Hi, My name is Randy. It’s been five years and two months since the last time I pledged money to a Kickstarter campaign. This week I achieved closure on that chapter in my hobbyist life at last.
I’d never heard of Andy Weir’s novel The Martian until the first trailer for director Ridley Scott’s movie adaptation surprised the internet last week. I had no idea what to expect, and the name “Ridley Scott” told me things could go either way. Fortunately what I saw seemed somewhat different enough from Interstellar, Contact, Armageddon, and all those ’90s Martian disaster films (Mission to Mars, Red Planet, Total Recall, Mars Attacks!) that I considered myself somewhat impressed and a bit hopeful that some of the reviews end with hyperbole such as “Ridley Scott’s boldest vision of the future since Alien and Blade Runner!” or “Isn’t it time we forgave him for The Counselor?”.
That was my first thought. My second thought regarding this trailer in which Matt Damon, super-genius, defies expectations and accomplishes nigh-impossible doctorate-level feats under improbable circumstances while everyone else stands back and watches in befuddlement…my second thought is we’re about to see the long-awaited sequel Will Hunting, Good King of NASA. I don’t think I’m complaining, though. In fact, maybe more movie characters should buy tickets to go see the Final Frontier up close and rake in a few extra hundred billion bucks worldwide. Or on an interplanetary scale, even.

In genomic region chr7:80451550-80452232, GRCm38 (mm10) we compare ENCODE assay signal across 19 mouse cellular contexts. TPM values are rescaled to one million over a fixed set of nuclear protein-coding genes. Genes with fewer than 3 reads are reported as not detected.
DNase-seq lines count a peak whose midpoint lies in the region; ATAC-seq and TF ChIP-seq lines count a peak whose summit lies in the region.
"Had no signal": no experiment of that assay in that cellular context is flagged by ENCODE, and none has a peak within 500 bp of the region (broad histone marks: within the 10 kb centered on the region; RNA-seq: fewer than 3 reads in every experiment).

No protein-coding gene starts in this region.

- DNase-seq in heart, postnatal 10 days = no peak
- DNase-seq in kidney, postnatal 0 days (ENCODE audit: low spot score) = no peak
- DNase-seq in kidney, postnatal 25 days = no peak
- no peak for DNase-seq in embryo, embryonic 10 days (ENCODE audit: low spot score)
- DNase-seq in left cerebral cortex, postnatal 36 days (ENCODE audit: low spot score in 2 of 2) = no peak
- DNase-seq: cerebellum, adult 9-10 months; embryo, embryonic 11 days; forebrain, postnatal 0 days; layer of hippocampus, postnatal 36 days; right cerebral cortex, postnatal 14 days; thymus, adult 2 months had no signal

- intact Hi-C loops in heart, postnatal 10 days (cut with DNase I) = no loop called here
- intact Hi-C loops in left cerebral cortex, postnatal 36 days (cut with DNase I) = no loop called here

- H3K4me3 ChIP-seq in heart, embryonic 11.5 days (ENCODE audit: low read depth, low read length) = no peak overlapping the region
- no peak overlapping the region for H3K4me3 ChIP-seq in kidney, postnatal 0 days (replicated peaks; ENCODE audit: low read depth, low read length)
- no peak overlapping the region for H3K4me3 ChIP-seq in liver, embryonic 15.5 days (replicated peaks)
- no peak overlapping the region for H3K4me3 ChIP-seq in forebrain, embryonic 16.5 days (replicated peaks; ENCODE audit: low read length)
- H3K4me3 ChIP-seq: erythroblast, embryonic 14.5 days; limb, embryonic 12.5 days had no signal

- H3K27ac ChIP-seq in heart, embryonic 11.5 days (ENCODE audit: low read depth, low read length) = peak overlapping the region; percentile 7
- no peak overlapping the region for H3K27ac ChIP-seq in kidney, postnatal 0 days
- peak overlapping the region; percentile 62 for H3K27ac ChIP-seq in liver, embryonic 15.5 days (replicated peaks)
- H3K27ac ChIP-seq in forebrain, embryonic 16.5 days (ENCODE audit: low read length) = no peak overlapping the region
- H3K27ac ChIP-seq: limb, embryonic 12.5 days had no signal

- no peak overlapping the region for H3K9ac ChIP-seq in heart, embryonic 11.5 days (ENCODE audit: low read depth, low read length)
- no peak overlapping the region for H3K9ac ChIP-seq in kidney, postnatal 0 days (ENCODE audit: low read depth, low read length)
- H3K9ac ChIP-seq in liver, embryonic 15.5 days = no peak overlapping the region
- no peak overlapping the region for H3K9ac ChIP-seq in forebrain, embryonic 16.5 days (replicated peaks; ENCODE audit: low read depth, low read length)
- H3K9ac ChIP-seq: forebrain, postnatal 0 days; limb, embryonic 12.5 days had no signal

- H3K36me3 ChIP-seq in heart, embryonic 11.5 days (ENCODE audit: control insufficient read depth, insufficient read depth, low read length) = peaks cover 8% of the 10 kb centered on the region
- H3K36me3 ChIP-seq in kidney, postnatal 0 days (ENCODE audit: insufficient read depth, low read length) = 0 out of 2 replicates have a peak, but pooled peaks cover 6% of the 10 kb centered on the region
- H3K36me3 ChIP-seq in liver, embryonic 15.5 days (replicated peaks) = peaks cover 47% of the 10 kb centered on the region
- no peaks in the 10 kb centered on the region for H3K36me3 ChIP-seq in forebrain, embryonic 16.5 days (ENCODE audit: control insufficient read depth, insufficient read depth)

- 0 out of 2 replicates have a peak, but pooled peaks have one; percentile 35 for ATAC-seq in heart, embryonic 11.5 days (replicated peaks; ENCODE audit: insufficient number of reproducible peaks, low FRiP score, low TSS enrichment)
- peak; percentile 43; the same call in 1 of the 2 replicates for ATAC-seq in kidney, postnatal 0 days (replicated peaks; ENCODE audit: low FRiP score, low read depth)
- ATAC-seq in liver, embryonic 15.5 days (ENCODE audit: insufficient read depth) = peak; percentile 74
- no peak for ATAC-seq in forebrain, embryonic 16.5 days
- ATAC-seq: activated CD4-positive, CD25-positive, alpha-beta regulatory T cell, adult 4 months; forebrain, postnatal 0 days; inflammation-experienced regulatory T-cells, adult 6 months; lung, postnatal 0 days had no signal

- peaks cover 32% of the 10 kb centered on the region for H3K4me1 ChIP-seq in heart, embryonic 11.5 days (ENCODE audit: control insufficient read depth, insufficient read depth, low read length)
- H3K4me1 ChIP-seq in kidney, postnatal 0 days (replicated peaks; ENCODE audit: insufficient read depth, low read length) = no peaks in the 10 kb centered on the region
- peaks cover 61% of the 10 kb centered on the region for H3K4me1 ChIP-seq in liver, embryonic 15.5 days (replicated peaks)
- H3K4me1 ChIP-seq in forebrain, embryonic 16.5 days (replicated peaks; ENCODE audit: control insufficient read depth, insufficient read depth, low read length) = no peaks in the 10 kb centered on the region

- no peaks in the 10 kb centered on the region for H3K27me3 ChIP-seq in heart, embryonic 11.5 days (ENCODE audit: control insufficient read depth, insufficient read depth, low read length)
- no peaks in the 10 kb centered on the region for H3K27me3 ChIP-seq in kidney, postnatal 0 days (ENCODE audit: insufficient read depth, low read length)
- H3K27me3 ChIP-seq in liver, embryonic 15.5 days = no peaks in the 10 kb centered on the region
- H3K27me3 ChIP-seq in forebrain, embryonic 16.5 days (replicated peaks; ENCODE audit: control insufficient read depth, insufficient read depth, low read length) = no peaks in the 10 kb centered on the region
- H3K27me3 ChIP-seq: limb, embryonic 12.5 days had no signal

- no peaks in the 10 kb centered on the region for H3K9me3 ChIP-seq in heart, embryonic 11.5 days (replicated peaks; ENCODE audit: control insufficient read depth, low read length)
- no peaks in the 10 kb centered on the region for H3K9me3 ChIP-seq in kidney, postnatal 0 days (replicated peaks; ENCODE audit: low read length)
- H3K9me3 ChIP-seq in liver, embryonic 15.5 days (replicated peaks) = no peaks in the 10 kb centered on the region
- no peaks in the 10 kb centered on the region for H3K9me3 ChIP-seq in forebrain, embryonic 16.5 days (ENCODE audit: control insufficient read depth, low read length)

While we eavesdropped on the cast’s interplay during their distant grand entrance, the ambiance of their stage-setting was slightly disrupted by the sounds of the peckish viewers seated around me, rustling plastic wrappers and scarfing whatever snacks they couldn’t be bothered to finish during the preceding 25-minute trailer marathon. This sort of aural dissonance isn’t an issue when you’re watching the average summer action blockbuster that kicks off with a twenty-minute 200-decibel set piece that eradicates all sound and vibration in its path.
As we saw in our previous installment, the Kansas Cosmosphere and Space Museum in Hutchinson, Kansas, provides a good, safe home to many retired spacecraft and spacecraft understudies. Their collections are a comprehensive tribute to those pioneers and daredevils who yearn to see mankind reach beyond our spatial boundaries and discover what else lies in store for us in God’s universe.
Once we returned from the Underground Salt Museum to the surface world, Day Eight of our nine-day journey continued on the other end of Hutchinson at the Kansas Cosmosphere and Space Center. Our family has seen space-race paraphernalia in other museums such as the Smithsonian National Air and Space Museum (2003), Kennedy Space Center (2007), and Chicago’s Museum of Science and Industry (2009), but the Cosmosphere competes in its own way, particularly with souvenirs from foreign contributors to the space race. Kansas seems like the last place on Earth you’d find a dedicated repository for cosmonaut relics, but there it was.
Despite the focus of Part One on Klingons extraordinaire Robert O’Reilly and J. G. Hertzler, they weren’t the only unforgettable personalities appearing at this year’s Starbase Indy convention. For Trek fans who’d attended previous cons (and therefore already had the chance to meet each Klingon warrior), the headliner would be Nicole DeBoer, making her first Indianapolis appearance. She’s known to us as Ezri Dax, a season-seven regular from Star Trek: Deep Space Nine, who had big shoes to fill when Terry Farrell’s Jadzia Dax exited the series.